Americans cranked up their use of credit cards in the third quarter, racking up more debt than a year ago, while also being less diligent about making payments on time, an analysis of consumer-credit data shows. The average credit card debt per borrower in the US grew 4.9% in the July-to-September period from a year earlier to $4,996, credit reporting agency TransUnion said today. At the same time, the rate of credit card payments at least 90 days overdue hit 0.75%, up from 0.71% in the third quarter of last year, the firm said.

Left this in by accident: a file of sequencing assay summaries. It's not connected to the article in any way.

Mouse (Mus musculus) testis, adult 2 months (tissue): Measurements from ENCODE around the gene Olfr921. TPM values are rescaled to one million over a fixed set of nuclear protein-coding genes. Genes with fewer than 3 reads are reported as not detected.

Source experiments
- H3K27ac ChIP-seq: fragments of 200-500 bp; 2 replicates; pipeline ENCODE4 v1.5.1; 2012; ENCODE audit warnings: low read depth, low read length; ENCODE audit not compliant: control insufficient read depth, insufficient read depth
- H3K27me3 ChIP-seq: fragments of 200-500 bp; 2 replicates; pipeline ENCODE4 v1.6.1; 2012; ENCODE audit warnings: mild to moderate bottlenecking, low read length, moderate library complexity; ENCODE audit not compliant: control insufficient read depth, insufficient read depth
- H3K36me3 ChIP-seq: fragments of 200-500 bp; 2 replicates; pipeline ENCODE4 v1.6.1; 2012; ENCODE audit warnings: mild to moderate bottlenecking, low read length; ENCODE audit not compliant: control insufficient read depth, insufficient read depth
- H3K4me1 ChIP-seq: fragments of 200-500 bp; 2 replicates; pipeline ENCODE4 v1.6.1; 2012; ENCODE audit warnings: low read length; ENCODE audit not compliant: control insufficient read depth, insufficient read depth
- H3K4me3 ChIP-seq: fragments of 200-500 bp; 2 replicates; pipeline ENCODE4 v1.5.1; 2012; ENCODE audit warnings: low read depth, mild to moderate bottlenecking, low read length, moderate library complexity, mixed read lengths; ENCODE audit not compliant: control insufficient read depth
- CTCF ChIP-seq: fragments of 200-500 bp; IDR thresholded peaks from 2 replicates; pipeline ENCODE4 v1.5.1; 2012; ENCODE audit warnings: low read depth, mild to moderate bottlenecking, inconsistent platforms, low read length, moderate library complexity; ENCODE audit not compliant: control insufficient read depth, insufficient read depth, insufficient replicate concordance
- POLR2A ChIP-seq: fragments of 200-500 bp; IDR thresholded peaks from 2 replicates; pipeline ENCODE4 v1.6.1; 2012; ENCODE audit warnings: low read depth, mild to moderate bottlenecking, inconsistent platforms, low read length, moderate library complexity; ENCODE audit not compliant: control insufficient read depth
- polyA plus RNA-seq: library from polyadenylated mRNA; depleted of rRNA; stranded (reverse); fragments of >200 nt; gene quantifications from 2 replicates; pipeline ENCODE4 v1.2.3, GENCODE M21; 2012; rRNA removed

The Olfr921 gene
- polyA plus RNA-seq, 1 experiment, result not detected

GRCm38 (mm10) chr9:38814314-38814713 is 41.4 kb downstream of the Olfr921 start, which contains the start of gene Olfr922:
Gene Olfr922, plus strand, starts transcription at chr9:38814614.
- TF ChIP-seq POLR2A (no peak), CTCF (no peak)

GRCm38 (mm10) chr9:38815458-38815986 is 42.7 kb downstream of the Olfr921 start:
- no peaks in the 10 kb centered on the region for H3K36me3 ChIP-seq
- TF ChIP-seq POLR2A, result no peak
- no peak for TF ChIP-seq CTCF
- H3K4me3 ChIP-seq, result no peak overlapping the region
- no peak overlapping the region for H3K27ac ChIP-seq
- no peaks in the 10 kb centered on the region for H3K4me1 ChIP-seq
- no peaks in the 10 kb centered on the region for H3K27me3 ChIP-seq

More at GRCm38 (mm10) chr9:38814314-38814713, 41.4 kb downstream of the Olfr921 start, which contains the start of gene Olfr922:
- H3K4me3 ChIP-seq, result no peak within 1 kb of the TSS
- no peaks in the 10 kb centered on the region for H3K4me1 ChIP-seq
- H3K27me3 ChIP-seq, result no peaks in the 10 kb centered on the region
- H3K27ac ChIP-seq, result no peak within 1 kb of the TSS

One likely contributor to the rise in card balances: Banks have been issuing more cards to borrowers, including those with less-than-sterling credit. In Q2 of this year, the number of new cards issued by banks rose 3.1% from a year earlier, with more than a quarter of the cards going to consumers with a nonprime credit score, according to the VantageScore credit scale. A nonprime score is anything below a 700 on the scale, which ranges from 990 to 501. The lower the score, the more of a credit risk a borrower represents to banks. (Read more credit cards stories.)